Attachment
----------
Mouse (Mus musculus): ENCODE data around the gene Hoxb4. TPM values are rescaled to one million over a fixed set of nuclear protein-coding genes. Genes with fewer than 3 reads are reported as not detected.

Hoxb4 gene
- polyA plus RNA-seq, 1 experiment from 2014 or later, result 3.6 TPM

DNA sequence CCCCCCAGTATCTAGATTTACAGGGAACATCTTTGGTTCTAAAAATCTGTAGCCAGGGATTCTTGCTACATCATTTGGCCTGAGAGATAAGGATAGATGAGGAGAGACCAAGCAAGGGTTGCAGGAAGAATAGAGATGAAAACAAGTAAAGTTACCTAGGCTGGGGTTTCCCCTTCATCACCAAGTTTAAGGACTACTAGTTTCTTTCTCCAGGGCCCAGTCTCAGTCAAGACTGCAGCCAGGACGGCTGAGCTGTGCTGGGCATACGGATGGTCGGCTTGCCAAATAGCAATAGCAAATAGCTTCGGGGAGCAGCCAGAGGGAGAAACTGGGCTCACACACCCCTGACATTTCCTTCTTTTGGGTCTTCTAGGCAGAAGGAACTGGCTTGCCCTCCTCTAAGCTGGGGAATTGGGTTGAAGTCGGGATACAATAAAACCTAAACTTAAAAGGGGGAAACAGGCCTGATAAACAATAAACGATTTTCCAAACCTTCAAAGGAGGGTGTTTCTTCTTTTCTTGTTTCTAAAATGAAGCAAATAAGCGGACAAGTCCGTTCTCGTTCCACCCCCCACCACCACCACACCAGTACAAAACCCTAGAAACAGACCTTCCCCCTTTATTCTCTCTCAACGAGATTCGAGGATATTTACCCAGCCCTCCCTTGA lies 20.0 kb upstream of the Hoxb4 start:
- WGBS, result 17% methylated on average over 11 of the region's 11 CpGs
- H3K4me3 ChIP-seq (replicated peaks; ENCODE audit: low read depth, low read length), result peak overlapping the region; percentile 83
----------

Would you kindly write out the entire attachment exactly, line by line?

Mouse (Mus musculus): ENCODE data around the gene Hoxb4. TPM values are rescaled to one million over a fixed set of nuclear protein-coding genes. Genes with fewer than 3 reads are reported as not detected.

Hoxb4 gene
- polyA plus RNA-seq, 1 experiment from 2014 or later, result 3.6 TPM

DNA sequence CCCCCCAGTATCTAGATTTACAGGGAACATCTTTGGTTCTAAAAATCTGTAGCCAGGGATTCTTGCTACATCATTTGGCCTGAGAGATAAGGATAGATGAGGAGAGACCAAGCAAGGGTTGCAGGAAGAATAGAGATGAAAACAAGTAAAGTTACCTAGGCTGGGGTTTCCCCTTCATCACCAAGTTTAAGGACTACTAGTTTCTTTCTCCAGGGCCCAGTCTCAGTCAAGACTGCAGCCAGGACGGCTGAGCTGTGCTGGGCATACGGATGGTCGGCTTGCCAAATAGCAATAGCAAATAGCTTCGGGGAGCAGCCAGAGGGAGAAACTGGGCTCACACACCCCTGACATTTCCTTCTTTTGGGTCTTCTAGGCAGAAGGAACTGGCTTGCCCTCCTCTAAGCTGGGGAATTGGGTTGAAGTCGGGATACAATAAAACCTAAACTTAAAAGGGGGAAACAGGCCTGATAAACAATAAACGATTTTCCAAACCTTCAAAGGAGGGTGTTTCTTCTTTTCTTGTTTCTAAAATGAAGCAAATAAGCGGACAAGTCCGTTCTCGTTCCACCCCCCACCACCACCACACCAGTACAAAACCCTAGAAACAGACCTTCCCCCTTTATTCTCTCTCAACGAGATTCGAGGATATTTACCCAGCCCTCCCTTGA lies 20.0 kb upstream of the Hoxb4 start:
- WGBS, result 17% methylated on average over 11 of the region's 11 CpGs
- H3K4me3 ChIP-seq (replicated peaks; ENCODE audit: low read depth, low read length), result peak overlapping the region; percentile 83